The Edit: The Art of Progress
“The art of progress is to preserve order amid change and to preserve change amid order,” said mathematician and philosopher Alfred North Whitehead.
Whitehead, born in 1861, wrote about mathematics and physics early in his career, but his most defining work was his philosophy on processes. He argued that rather than reality consisting of bits of matter existing independently of each other, reality was instead a mosaic of interrelated processes.
Looking ahead at the year before us, Whitehead’s philosophy is poignant. We do not exist in isolation to others, or to other things, or to our planet. The theory of processes is a cry for collaboration, responsibility and empathy as we continue to drive forwards towards a new – and hopefully better – world.
And as we attempt to perfect the art of progress in our interconnected world, it’s helpful to keep Whitehead’s understanding of reality in mind: “There is urgency in coming to see the world as a web of interrelated processes of which we are integral parts, so that all of our choices and actions have consequences for the world around us.”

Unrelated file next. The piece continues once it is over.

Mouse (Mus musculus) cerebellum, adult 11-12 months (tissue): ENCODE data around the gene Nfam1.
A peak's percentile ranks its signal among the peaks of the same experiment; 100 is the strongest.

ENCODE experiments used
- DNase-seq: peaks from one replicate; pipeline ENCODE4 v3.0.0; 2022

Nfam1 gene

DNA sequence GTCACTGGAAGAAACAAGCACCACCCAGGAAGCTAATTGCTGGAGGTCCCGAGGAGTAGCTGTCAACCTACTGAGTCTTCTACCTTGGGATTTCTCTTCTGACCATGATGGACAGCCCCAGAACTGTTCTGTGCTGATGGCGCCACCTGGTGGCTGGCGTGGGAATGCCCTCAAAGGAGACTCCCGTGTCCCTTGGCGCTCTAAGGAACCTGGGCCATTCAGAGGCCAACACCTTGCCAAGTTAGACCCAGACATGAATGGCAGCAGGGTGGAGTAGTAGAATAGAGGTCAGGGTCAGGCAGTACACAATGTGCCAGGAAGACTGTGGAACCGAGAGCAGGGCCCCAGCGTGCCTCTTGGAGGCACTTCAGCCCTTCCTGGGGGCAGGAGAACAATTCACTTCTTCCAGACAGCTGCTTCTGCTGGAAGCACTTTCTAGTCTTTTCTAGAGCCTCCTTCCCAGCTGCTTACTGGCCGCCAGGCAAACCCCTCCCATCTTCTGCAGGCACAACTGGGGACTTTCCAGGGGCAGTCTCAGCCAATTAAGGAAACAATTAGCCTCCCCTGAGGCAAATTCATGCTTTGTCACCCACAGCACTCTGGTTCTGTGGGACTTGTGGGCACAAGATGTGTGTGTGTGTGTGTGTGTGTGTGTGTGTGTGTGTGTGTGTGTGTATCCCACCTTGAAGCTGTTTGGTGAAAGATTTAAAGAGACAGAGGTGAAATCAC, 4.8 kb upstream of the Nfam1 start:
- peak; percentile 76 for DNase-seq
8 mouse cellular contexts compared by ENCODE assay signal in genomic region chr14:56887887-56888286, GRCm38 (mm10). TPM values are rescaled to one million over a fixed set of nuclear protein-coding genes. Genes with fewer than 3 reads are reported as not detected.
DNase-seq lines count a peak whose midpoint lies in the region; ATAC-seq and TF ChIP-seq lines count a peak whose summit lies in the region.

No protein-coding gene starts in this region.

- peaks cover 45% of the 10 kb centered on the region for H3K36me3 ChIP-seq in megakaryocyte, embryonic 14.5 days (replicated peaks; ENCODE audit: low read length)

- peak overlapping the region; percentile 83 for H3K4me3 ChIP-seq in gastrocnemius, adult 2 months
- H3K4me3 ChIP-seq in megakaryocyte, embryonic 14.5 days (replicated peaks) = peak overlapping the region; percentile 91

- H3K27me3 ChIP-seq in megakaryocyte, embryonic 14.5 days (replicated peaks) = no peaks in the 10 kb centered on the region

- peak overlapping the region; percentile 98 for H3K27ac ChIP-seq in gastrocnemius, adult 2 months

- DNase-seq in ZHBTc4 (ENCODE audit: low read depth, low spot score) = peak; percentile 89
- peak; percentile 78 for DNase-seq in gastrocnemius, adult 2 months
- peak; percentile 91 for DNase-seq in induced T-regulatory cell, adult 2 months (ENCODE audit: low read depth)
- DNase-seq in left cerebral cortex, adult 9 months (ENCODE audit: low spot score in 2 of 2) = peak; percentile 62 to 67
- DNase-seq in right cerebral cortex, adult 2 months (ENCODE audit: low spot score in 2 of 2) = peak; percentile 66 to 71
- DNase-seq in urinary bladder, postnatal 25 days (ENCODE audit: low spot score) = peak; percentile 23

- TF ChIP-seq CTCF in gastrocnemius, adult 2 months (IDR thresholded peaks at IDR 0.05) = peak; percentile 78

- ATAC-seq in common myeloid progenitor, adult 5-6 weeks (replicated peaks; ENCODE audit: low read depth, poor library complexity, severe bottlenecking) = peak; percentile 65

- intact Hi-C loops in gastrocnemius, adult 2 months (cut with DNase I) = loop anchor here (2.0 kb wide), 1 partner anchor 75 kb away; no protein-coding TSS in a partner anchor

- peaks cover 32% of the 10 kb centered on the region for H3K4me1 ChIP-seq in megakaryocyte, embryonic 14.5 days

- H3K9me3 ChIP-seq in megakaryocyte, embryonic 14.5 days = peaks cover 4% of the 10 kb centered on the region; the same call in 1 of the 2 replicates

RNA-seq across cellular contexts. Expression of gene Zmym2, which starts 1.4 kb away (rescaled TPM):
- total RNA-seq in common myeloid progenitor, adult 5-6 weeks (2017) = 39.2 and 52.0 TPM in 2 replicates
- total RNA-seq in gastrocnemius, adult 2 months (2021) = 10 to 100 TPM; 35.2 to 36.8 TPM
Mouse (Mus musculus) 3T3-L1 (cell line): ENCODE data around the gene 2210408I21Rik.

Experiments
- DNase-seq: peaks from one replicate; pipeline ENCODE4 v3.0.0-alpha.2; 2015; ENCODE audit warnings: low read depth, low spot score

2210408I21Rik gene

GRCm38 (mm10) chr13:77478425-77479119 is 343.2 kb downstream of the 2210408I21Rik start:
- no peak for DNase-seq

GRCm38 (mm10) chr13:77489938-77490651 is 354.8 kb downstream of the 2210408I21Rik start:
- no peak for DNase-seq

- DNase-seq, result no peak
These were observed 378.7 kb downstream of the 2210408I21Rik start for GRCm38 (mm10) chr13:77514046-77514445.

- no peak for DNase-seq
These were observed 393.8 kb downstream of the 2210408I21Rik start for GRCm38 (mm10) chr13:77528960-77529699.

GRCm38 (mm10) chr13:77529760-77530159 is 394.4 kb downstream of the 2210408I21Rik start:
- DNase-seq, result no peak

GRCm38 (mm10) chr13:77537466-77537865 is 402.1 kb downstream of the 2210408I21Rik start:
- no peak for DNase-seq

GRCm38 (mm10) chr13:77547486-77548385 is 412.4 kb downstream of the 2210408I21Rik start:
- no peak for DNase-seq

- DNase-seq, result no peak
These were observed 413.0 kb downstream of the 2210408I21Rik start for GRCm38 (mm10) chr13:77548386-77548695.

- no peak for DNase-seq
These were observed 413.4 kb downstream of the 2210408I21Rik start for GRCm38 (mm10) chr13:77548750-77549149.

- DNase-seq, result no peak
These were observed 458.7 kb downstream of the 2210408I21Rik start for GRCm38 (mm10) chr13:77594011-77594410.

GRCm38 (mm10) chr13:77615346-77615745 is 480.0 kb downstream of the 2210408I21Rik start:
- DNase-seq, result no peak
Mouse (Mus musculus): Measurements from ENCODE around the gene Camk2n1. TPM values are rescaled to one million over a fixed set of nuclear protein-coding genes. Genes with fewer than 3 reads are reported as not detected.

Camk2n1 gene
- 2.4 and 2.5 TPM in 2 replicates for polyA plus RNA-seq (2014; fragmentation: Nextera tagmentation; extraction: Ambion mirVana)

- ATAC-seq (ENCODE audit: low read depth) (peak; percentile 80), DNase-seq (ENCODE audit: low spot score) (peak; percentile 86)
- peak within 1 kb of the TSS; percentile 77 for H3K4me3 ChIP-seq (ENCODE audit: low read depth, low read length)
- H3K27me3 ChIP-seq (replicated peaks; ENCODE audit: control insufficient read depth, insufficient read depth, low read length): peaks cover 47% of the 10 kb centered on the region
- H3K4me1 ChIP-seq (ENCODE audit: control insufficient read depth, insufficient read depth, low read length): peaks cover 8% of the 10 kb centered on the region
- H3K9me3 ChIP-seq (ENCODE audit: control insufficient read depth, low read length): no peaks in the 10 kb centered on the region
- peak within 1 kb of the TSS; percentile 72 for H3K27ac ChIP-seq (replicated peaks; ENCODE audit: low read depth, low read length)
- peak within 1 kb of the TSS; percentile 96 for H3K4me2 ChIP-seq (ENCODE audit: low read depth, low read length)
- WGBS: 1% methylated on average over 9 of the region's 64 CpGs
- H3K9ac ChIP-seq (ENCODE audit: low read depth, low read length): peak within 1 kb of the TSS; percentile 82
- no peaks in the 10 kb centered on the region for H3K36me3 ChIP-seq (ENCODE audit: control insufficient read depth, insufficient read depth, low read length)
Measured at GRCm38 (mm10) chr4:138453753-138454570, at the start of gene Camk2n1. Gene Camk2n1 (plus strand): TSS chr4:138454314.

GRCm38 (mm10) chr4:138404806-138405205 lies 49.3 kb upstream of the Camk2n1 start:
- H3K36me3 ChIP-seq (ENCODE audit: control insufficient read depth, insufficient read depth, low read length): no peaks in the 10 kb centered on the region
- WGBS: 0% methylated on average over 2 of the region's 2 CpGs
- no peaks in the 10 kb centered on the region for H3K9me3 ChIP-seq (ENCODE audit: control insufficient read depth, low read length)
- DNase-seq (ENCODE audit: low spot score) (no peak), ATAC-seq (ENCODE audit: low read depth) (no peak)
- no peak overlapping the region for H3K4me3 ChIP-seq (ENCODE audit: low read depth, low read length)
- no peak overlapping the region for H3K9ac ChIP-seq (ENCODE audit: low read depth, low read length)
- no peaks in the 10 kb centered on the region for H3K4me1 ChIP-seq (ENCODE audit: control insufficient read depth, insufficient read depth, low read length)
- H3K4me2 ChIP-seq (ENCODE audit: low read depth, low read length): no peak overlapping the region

Here’s what you might have missed this week:
- Does machine learning and AI signify a transition to post-theory science? – The Guardian
- Authentic sustainability: Rick Ridgeway, adventurer and former eco-boss at Patagonia, weighs in on what businesses owe the planet – Raconteur
- What does it really mean to embrace stakeholder capitalism? – McKinsey Podcast
- Terry Smith criticises Unilever’s purpose-first business strategy – The Financial Times
- Rewriting the system: can companies force themselves to do good? – The New Yorker
- The majority of non-executive director board roles are now held by women, but there’s still a long way to go – Business Chief
- Net zero commitments: have companies been living up to their promises? – The New York Times
- Living buildings: British designer Thomas Heatherwick has created a shopping centre covered in 1,000 trees and 250,000 plants in Shanghai – Dezeen
“Failure is success in progress.”Albert Einstein